Results
The use of clinical parameters alone resulted in a receiver-operator characteristic curve with an area under the curve of 0.817 and left 40.1% of all patients in an ‘indeterminate’ risk group. Three validated urine peptide biomarkers (fibrinogen peptides: FGA1826, FGA1883 and FGA2659) produced a receiver-operator characteristic area under the curve of 0.856. The integration of clinical parameters with urine biomarkers in an ensemble model resulted in the correct prediction of NEC outcomes in all cases tested.
Conclusions
Ensemble modelling combining clinical parameters with biomarker analysis dramatically improves our ability to identify the population at risk for developing progressive NEC.
doi:10.1136/gutjnl-2013-305130
PMCID: PMC4161026  PMID: 24048736
17.  Expression analysis of miRNA and target mRNAs in esophageal cancer 
We aimed to investigate miRNAs and related mRNAs through a network-based approach in order to learn the crucial role that they play in the biological processes of esophageal cancer. Esophageal squamous-cell carcinoma (ESCC) and adenocarcinoma (EAC)-related miRNA and gene expression data were downloaded from the Gene Expression Omnibus database, and differentially expressed miRNAs and genes were selected. Target genes of differentially expressed miRNAs were predicted and their regulatory networks were constructed. Differentially expressed miRNA analysis selected four miRNAs associated with EAC and ESCC, among which hsa-miR-21 and hsa-miR-202 were shared by both diseases. hsa-miR-202 was reported for the first time to be associated with esophageal cancer in the present study. Differentially expressed miRNA target genes were mainly involved in cancer-related and signal-transduction pathways. Functional categories of these target genes were related to transcriptional regulation. The results may indicate potential target miRNAs and genes for future investigations of esophageal cancer.
doi:10.1590/1414-431X20143906
PMCID: PMC4143210  PMID: 25098614
Esophageal adenocarcinoma; Esophageal squamous-cell carcinoma; miRNA expression network; Pathway; Gene ontology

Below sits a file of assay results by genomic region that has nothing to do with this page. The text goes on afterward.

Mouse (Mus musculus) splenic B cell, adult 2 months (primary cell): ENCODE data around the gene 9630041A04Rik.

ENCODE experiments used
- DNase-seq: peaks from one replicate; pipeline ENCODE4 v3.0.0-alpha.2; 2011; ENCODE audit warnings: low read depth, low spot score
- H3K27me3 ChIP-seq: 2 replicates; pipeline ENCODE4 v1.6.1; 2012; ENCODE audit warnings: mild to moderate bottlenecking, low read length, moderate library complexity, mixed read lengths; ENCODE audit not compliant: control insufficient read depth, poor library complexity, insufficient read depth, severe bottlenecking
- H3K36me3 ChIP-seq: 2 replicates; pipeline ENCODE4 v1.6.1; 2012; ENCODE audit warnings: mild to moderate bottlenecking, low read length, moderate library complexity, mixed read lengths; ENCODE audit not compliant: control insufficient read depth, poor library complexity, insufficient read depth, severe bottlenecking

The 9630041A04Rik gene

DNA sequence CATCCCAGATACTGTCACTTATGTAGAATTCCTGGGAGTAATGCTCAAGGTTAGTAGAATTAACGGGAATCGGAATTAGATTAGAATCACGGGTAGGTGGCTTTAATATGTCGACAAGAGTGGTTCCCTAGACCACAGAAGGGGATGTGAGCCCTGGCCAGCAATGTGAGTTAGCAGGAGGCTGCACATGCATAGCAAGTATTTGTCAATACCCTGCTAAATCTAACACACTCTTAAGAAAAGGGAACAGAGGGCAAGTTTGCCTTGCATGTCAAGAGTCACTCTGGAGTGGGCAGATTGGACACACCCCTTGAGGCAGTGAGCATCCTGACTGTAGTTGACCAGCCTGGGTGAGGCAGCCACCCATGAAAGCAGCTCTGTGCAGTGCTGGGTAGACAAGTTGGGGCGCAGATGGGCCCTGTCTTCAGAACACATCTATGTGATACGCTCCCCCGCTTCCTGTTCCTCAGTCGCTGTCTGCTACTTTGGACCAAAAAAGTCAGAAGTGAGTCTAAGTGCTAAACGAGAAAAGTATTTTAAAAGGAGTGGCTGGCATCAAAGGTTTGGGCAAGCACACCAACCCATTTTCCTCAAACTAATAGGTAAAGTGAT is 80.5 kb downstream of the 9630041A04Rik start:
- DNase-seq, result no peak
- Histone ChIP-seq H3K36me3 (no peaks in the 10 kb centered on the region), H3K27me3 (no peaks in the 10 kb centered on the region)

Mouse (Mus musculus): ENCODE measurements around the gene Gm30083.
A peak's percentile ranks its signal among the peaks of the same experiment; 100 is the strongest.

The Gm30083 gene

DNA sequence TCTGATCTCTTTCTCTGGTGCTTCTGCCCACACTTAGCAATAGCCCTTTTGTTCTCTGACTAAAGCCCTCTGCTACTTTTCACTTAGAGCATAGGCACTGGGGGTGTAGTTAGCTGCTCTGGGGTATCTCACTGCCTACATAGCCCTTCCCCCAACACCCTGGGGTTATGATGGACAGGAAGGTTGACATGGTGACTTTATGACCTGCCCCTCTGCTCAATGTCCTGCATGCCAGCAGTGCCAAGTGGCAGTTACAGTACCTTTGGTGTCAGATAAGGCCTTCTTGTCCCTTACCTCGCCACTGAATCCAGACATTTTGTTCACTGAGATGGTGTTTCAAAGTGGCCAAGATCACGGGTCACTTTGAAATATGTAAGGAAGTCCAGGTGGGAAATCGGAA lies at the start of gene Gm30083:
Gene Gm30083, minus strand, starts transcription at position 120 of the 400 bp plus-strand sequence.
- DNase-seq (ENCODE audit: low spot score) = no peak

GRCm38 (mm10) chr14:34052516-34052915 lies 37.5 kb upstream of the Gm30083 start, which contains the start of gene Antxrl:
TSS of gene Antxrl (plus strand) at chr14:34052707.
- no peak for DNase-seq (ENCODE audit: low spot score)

18.  Usp9x- and Noxa-mediated Mcl-1 downregulation contributes to pemetrexed-induced apoptosis in human non-small-cell lung cancer cells 
Yan, J | Zhong, N | Liu, G | Chen, K | Liu, X | Su, L | Singhal, S
Cell Death & Disease  2014;5(7):e1316-.
Pemetrexed, a folate antimetabolite, combined with cisplatin is used as a first-line therapy for malignant pleural mesothelioma (MPM) and locally advanced or metastatic non-small-cell lung cancer (NSCLC). Pemetrexed arrests cell cycle by inhibiting three enzymes in purine and pyrimidine synthesis that are necessary for DNA synthesis. Pemetrexed also promotes apoptosis in target cells, but little is known about its mechanism in cancer cells. We have previously shown that pemetrexed can result in endoplasmic reticulum (ER) stress, and it can lead to downstream apoptosis. In this study, we further elucidate this mechanism. Our data show that pemetrexed increases Noxa expression through activating transcription factor 4 (ATF4) and activating transcription factor 3 (ATF3) upregulation. Furthermore, pemetrexed induces apoptosis by activating the Noxa–Usp9x–Mcl-1 pathway. Inhibition of Noxa by small interfering RNA (siRNA) promotes Usp9x (ubiquitin-specific peptidase 9, X-linked) expression. Moreover, downregulation of the deubiquitinase Usp9x by pemetrexed results in downstream reduction of myeloid cell leukemia 1 (Mcl-1) expression. Mechanistically, Noxa upregulation likely reduces the availability of Usp9x to Mcl-1, thereby promoting its ubiquitination and degradation, leading to the apoptosis of neoplastic cells. Thus, our findings demonstrate that Noxa–Usp9x-Mcl–1 axis may contribute to pemetrexed-induced apoptosis in human lung cancer cells.